The close districts (in purple); projected D blue, projected R red
Usually, there aren't as many congressional districts in serious play as there are this year, and that's true in the Northwest as well as elsewhere. Of the Northwest's 16 U.S. House districts, five to seven can be realistically considered competitive, more than usual. We'll rank them here from the basis of most like to turn over in party control.
Most of the region's districts are, as usual, unlikely to change hands, or change member of congress. Only one Northwest House seat is open - the Washington 3rd, vacated by Democrat Brian Baird; in the remaining 15, incumbents are running again, and even in a year like this, beating an incumbent isn't easy.
Both parties have safe seats. Among Democrats, those would include the Washington 1st (Jay Inslee), 6th (Norm Dicks) and 7th (Jim McDermott), and the Oregon 3rd (Earl Blumenauer) and 4th (Peter DeFazio). Among Republicans, those would include the Washington 4th (Doc Hastings) and 5th (Cathy McMorris-Rodgers), the Oregon 2nd (Greg Walden) and the Idaho 2nd (Mike Simpson). Yes, a pile of money is being dumped into the Oregon 4th on behalf of an - can we say eccentric as a a diplomatic term? - eccentric candidate, but we suspect it'll be wasted because DeFazio is thoroughly entrenched there.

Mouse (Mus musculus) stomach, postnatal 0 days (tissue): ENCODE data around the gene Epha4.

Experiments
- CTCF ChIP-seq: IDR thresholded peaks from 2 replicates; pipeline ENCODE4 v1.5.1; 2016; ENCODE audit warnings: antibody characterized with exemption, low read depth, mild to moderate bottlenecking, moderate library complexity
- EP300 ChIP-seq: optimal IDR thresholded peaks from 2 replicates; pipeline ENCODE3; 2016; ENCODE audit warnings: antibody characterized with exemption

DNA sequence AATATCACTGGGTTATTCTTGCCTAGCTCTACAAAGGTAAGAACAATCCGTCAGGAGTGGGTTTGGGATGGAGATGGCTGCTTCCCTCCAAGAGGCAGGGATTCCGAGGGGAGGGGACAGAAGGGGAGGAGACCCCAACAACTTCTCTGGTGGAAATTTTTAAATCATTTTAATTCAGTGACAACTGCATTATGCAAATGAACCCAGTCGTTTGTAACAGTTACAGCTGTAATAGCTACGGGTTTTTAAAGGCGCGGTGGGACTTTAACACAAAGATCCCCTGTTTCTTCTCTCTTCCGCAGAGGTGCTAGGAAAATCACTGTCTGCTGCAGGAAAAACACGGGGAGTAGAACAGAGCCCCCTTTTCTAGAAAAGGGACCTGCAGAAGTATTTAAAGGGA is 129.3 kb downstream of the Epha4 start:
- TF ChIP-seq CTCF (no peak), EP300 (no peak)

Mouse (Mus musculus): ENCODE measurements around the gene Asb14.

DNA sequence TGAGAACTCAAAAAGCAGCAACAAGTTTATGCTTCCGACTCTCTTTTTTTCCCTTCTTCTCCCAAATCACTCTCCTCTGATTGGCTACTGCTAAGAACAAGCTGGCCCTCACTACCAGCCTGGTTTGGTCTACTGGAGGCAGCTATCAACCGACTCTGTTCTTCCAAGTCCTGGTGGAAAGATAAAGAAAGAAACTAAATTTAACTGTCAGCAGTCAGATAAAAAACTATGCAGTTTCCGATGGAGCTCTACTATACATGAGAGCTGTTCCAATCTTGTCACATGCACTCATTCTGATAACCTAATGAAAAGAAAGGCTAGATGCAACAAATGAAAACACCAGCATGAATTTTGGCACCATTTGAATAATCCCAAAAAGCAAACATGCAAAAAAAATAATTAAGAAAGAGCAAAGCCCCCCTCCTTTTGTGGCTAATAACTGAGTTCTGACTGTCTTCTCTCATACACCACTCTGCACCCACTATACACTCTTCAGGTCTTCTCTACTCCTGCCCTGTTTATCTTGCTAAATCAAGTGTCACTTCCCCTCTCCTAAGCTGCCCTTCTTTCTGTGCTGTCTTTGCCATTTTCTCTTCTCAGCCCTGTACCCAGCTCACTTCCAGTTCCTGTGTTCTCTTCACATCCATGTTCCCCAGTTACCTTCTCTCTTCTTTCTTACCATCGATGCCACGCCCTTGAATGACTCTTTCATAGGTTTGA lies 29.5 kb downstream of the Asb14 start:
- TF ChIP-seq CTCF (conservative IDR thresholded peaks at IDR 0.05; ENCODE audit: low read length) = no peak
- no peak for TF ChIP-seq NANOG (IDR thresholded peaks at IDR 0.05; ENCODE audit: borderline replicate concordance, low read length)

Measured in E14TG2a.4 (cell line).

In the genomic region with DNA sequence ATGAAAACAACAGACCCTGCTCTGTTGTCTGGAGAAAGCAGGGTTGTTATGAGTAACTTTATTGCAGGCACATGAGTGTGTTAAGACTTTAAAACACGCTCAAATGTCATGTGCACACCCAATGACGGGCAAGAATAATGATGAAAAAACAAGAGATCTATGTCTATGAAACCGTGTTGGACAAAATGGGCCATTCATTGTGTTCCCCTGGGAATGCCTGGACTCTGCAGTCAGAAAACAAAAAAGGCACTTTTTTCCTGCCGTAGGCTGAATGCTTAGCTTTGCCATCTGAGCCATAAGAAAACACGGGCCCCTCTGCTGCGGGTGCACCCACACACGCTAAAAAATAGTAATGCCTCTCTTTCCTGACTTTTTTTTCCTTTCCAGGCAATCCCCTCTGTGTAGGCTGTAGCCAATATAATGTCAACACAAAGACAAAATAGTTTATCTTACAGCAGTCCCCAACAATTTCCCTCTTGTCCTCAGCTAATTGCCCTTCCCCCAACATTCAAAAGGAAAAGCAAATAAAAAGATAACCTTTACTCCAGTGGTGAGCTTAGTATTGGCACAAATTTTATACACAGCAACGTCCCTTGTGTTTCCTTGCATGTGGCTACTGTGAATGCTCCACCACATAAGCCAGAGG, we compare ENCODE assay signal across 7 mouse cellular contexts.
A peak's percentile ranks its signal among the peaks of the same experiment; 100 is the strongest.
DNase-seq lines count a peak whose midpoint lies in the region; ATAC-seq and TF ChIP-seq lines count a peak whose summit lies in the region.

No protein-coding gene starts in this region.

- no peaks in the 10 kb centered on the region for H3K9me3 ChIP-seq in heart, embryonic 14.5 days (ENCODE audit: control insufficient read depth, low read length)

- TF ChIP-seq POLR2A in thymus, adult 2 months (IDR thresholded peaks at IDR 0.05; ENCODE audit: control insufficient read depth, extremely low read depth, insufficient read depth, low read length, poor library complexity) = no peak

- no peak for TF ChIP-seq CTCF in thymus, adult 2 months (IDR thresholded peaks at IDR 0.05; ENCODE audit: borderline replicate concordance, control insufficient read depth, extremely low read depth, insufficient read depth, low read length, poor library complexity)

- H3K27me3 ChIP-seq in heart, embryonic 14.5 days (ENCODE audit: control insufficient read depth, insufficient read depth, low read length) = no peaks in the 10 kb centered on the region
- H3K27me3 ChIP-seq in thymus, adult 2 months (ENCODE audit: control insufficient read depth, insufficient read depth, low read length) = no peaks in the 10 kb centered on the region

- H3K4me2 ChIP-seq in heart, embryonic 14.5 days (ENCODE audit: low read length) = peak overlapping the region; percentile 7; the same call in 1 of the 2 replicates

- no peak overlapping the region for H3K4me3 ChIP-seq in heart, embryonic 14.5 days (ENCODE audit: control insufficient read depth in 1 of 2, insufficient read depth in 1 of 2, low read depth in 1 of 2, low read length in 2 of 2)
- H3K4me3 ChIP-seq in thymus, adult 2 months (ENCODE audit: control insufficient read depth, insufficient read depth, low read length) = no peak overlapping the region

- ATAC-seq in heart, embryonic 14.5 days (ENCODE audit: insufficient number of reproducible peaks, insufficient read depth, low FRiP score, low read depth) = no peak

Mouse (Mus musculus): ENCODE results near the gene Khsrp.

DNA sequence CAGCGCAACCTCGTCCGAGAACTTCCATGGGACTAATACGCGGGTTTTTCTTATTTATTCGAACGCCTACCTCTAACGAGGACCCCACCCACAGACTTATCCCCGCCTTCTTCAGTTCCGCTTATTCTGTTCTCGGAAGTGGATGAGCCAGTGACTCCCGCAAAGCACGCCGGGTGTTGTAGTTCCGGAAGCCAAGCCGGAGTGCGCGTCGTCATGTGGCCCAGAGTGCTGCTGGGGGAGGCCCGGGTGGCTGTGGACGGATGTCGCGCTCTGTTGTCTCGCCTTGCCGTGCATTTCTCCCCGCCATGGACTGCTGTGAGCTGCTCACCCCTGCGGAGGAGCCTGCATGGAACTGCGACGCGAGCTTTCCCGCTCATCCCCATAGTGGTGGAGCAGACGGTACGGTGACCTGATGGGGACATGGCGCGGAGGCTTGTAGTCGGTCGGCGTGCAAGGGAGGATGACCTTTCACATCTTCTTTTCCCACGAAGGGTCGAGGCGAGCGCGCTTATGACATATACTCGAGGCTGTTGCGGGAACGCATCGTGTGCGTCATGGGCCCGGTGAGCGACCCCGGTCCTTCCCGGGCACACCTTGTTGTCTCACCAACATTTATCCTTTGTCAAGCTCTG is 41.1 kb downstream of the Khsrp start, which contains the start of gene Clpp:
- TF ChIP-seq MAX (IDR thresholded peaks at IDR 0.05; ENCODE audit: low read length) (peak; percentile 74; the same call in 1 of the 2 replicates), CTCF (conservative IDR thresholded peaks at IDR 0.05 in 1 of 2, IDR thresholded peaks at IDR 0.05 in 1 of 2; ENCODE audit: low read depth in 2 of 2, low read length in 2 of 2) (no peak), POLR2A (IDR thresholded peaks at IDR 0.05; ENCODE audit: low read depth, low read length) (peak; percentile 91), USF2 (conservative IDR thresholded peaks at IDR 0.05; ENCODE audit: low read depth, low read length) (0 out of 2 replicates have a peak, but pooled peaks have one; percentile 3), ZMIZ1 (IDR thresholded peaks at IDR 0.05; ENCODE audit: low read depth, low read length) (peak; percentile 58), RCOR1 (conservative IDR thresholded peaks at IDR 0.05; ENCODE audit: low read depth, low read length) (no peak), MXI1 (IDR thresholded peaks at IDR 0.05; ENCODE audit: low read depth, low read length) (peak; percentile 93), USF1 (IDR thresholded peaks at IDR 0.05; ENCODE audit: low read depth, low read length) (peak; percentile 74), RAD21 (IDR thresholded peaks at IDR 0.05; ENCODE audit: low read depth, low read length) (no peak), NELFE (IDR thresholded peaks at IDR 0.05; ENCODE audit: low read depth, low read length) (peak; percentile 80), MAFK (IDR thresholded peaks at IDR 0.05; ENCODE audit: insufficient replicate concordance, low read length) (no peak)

Two other districts look strongly likely for incumbent re-election but bear watching - we won't put them away just yet. One is the Washington 9th, where Democrat Adam Smith has been winning strongly for a decade but where recent polling has given him mediocre numbers against someone who should be a minor candidate. It's not enough to suggest Smith is on the edge, but enough the it should send his campaign people scrambling to make sure of their ground. The Oregon 1st is a slightly different case, where Democrat David Wu seems about as secure as usual (he too has been winning here for a decade). But Wu has a stronger and more aggressive opponent than usual in Republican Rob Cornilles. (You see his signs thick, across much of the district.) By all conventional measures Wu seems in decent shape; that could change if this turns into a truly unconventional election.
Those 11 races feel, at least for now, like reasonably safe calls. The remaining five are the races that given you some pause when it comes to predictions. And if you're a partisan, these are the Northwest House races that should be occupying your attention. (more…)